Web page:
The chair of the City watchdog has warned investors not to take cryptocurrency advice from Kim Kardashian and other social media influencers.
Charles Randell warned social media influencers, who are paid to promote cryptocurrency tokens to their followers, do not need to disclose important details of potential crypto investments and could be advertising scams.
“Social media influencers are routinely paid by scammers to help them pump and dump new tokens on the back of pure speculation. Some influencers promote coins that turn out simply not to exist at all,” he said at the Cambridge international symposium on economic crime.
“Kim Kardashian… was recently paid to ask her 250 million Instagram followers to speculate on crypto tokens by ’joining the Ethereum Max Community,” Randell said, a token which was created just a month before the post.
Randell also fired a warning shot at the cryptocurrency industry, signalling it could soon come under greater regulatory scrutiny.
In the speech, he raised the prospect of the financial watchdog bringing the creation and trading of cryptocurrency tokens under its scope.
“The potential level of consumer harm that these purely speculative tokens bring raises the question of whether the activity of creating and selling the tokens themselves should be brought within FCA regulation.”
“These tokens have only been around for a few years, so we haven’t seen what will happen over a full financial cycle,” Randell said.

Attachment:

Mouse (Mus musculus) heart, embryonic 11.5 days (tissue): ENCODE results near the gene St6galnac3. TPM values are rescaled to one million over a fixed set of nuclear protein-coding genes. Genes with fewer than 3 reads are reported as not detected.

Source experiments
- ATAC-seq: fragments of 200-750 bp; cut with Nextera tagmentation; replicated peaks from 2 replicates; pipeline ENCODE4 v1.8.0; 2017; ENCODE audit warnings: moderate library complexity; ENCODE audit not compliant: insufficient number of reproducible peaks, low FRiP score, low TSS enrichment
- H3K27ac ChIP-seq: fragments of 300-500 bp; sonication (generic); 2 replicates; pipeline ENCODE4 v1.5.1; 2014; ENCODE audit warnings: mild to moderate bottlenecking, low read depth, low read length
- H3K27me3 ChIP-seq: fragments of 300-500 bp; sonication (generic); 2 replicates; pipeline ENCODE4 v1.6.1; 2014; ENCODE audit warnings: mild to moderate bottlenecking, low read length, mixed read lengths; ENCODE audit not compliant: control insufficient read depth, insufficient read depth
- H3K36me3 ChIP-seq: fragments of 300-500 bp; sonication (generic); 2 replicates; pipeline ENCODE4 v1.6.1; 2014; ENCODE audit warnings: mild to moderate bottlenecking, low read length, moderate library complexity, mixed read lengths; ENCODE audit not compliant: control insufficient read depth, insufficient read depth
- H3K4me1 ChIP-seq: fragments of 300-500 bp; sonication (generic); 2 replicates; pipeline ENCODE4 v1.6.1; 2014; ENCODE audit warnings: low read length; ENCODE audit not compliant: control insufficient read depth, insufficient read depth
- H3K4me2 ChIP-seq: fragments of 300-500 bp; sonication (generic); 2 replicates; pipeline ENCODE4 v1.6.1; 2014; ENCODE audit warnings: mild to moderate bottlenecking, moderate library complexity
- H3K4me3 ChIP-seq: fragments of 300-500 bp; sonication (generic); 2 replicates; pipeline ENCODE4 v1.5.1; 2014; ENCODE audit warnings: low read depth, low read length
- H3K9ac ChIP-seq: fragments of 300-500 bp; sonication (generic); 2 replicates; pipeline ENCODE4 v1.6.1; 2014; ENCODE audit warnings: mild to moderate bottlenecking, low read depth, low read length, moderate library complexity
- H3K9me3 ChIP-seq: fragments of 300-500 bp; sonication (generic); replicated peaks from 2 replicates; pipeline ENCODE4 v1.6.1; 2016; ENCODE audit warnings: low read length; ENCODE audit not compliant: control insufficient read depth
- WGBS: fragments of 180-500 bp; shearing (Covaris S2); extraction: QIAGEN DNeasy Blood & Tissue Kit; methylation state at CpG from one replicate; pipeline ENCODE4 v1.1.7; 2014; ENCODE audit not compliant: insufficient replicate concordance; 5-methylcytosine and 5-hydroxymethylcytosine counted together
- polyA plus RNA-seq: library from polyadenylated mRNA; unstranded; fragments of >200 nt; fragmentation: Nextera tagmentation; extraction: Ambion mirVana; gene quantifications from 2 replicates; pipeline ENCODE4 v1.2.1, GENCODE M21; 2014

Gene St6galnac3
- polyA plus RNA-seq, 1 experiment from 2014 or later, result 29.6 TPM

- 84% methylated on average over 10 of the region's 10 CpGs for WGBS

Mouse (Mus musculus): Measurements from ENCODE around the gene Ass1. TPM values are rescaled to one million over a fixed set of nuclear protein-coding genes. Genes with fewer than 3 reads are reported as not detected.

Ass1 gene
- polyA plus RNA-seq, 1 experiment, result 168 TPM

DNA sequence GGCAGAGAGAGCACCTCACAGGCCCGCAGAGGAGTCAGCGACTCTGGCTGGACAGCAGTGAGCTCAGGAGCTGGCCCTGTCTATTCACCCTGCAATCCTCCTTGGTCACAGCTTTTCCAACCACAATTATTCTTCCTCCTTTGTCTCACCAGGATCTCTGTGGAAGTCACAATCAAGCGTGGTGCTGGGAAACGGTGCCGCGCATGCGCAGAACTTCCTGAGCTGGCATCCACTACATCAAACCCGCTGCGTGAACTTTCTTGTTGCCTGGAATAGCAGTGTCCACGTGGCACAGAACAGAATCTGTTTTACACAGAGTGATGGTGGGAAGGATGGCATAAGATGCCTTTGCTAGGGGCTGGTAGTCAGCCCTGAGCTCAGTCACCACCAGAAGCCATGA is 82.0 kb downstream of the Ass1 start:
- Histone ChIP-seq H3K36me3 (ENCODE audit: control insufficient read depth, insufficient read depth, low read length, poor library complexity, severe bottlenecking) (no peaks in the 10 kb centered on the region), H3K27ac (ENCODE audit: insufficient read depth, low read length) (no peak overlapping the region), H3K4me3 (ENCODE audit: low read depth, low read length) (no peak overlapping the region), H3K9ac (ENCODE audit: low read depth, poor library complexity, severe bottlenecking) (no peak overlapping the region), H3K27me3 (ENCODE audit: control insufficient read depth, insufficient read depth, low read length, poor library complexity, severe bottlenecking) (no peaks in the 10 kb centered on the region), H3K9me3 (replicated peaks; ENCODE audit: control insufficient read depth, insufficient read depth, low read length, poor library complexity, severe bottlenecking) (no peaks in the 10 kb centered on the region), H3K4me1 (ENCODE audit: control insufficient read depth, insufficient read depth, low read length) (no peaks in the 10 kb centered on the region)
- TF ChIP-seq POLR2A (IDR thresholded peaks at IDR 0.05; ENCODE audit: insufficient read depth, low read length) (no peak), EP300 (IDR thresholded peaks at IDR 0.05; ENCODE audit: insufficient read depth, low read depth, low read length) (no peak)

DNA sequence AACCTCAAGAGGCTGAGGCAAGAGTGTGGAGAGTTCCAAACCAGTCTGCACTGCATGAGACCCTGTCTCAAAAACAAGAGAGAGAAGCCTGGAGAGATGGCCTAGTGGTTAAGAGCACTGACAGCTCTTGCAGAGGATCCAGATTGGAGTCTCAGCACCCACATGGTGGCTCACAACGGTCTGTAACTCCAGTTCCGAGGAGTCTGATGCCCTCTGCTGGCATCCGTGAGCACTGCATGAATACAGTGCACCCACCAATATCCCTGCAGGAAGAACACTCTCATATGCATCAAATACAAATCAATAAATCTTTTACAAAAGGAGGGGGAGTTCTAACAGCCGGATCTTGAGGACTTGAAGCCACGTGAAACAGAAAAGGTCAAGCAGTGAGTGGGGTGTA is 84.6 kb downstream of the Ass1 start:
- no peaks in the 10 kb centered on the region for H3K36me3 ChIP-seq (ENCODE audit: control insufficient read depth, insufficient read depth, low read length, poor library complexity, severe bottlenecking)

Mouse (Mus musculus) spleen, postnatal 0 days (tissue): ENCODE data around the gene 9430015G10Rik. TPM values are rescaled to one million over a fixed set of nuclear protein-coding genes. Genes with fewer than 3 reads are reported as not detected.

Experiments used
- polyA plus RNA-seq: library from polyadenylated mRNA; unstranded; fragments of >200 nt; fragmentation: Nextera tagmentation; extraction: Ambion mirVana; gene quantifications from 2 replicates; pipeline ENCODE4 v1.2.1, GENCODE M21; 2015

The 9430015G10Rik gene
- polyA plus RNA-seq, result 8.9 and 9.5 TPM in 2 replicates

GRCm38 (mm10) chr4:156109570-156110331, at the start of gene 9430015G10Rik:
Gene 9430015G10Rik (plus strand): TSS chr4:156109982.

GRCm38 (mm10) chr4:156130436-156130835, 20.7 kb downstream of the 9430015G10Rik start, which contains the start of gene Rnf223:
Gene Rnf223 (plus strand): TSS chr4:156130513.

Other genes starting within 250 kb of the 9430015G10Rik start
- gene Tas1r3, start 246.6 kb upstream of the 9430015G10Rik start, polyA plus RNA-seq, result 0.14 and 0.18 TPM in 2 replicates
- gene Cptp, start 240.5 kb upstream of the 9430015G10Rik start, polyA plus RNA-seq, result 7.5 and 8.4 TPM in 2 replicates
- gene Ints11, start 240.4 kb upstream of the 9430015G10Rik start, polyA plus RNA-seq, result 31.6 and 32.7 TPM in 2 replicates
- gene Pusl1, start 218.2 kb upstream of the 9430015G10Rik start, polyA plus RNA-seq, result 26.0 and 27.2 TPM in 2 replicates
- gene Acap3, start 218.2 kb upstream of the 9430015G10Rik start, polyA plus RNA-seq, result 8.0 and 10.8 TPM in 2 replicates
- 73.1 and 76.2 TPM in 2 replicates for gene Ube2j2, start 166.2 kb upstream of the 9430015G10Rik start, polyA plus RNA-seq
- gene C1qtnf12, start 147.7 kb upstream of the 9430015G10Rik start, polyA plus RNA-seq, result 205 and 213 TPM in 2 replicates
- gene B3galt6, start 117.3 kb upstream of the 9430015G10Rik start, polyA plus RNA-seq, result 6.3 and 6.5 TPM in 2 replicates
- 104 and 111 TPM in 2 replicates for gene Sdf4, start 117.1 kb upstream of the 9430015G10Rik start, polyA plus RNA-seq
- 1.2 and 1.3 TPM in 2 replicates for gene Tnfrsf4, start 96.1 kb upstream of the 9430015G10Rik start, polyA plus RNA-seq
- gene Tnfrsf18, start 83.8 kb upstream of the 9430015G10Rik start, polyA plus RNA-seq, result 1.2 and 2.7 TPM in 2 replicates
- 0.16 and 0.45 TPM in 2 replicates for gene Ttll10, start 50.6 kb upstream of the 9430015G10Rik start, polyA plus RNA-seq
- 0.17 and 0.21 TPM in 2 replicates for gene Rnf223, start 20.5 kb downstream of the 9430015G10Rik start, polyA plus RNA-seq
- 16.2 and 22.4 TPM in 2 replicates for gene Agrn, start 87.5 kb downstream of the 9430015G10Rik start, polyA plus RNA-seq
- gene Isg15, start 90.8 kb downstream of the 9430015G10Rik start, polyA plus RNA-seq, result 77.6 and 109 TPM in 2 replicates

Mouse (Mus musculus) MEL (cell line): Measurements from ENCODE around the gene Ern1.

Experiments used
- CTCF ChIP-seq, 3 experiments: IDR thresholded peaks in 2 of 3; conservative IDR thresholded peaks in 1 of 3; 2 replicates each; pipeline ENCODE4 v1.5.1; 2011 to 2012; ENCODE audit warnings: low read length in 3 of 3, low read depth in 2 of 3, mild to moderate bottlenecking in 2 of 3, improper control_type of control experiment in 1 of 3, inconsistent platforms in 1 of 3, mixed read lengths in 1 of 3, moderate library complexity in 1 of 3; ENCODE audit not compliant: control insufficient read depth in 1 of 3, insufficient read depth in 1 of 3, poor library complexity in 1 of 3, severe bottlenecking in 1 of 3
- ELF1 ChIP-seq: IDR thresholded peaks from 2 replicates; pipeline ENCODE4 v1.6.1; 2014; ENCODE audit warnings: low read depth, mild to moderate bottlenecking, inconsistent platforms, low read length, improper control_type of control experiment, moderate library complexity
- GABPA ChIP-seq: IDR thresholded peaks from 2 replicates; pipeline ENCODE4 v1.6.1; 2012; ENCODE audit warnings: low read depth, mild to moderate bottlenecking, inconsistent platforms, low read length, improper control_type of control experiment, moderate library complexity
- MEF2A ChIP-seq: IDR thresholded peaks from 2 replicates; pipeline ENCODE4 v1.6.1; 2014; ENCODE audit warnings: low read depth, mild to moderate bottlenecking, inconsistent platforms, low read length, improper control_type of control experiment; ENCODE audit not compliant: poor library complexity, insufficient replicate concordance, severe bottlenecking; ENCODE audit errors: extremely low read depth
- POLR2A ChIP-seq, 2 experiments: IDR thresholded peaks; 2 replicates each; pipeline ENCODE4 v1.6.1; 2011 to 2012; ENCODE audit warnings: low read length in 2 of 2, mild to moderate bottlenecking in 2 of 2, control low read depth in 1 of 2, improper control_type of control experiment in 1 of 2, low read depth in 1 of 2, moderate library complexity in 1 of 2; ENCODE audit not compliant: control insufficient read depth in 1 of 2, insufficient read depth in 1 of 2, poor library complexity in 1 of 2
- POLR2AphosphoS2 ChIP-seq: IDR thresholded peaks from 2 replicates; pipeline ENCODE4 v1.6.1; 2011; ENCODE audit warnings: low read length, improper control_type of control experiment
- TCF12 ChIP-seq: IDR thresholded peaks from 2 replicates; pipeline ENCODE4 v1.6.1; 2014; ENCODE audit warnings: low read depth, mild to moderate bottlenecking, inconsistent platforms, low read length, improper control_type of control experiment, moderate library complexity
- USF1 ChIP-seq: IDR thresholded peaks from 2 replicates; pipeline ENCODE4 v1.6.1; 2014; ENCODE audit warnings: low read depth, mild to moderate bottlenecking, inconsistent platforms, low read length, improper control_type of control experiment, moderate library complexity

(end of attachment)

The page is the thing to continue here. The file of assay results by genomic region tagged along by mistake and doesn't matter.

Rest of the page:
Randell urged consumers to conduct thorough research before making any decision on purchasing crypto assets.
He also stressed the FCA needs to step up communications to ensure more consumers are aware cryptocurrencies are not regulated and are not entitled to use the Financial Compensation Scheme to recover investors’ losses.
Susannah Streeter, senior investment and markets analyst at Hargreaves Lansdown, said: “The FCA is singing from the same song sheet as many other international regulators. It sees investing in crypto currencies as extremely high risk.”
“The watchdog had already been quick to warn investors that they could risk losing all their money if they indulge in crypto currency trading.”
The FCA has recently intensified its crackdown on crypto exchanges, distributing a warning to consumers about using the crypto trading platform Binance.
The regulator cited concerns over Binance’s internal controls inability to prevent money laundering activity on its platforms.
Randell pointed to the decentralised nature of cryptocurrency exchanges offering opportunities for criminals to conduct financial crime.
“Exchanges can be used to launder the proceeds of crime and we must contribute to the global effort to address financial crime by demanding that businesses with a UK presence meet the necessary standards.”
He also highlighted the difficulty in overseeing cryptocurrency exchanges due to their opaque ownership structure.